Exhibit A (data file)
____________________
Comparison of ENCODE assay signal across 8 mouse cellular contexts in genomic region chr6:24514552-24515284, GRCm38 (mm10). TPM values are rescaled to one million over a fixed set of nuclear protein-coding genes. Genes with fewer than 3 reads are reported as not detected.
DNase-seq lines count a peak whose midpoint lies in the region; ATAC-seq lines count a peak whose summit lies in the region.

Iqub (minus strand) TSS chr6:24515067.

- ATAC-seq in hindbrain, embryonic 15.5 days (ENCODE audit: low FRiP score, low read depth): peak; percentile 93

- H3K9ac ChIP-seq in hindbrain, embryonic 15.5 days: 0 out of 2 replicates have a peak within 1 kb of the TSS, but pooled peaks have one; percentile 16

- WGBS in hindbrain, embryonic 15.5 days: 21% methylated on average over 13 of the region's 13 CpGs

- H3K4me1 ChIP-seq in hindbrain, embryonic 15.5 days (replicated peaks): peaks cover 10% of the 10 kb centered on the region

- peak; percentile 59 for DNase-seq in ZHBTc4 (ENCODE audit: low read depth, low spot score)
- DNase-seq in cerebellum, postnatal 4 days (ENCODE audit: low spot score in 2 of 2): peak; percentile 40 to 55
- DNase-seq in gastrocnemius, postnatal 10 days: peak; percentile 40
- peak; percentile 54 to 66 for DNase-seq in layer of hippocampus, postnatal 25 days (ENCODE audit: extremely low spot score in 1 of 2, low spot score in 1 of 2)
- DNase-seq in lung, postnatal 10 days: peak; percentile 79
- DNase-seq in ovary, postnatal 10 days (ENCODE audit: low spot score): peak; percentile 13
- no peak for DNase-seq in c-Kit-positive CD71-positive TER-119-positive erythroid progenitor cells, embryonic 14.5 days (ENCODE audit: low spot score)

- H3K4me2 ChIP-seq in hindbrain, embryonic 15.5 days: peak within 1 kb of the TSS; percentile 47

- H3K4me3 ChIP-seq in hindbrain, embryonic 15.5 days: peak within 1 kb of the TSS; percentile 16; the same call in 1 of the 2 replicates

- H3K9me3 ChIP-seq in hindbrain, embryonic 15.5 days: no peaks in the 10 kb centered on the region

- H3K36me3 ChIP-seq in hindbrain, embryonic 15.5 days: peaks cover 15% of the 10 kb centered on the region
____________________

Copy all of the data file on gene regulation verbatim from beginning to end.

Comparison of ENCODE assay signal across 8 mouse cellular contexts in genomic region chr6:24514552-24515284, GRCm38 (mm10). TPM values are rescaled to one million over a fixed set of nuclear protein-coding genes. Genes with fewer than 3 reads are reported as not detected.
DNase-seq lines count a peak whose midpoint lies in the region; ATAC-seq lines count a peak whose summit lies in the region.

Iqub (minus strand) TSS chr6:24515067.

- ATAC-seq in hindbrain, embryonic 15.5 days (ENCODE audit: low FRiP score, low read depth): peak; percentile 93

- H3K9ac ChIP-seq in hindbrain, embryonic 15.5 days: 0 out of 2 replicates have a peak within 1 kb of the TSS, but pooled peaks have one; percentile 16

- WGBS in hindbrain, embryonic 15.5 days: 21% methylated on average over 13 of the region's 13 CpGs

- H3K4me1 ChIP-seq in hindbrain, embryonic 15.5 days (replicated peaks): peaks cover 10% of the 10 kb centered on the region

- peak; percentile 59 for DNase-seq in ZHBTc4 (ENCODE audit: low read depth, low spot score)
- DNase-seq in cerebellum, postnatal 4 days (ENCODE audit: low spot score in 2 of 2): peak; percentile 40 to 55
- DNase-seq in gastrocnemius, postnatal 10 days: peak; percentile 40
- peak; percentile 54 to 66 for DNase-seq in layer of hippocampus, postnatal 25 days (ENCODE audit: extremely low spot score in 1 of 2, low spot score in 1 of 2)
- DNase-seq in lung, postnatal 10 days: peak; percentile 79
- DNase-seq in ovary, postnatal 10 days (ENCODE audit: low spot score): peak; percentile 13
- no peak for DNase-seq in c-Kit-positive CD71-positive TER-119-positive erythroid progenitor cells, embryonic 14.5 days (ENCODE audit: low spot score)

- H3K4me2 ChIP-seq in hindbrain, embryonic 15.5 days: peak within 1 kb of the TSS; percentile 47

- H3K4me3 ChIP-seq in hindbrain, embryonic 15.5 days: peak within 1 kb of the TSS; percentile 16; the same call in 1 of the 2 replicates

- H3K9me3 ChIP-seq in hindbrain, embryonic 15.5 days: no peaks in the 10 kb centered on the region

- H3K36me3 ChIP-seq in hindbrain, embryonic 15.5 days: peaks cover 15% of the 10 kb centered on the region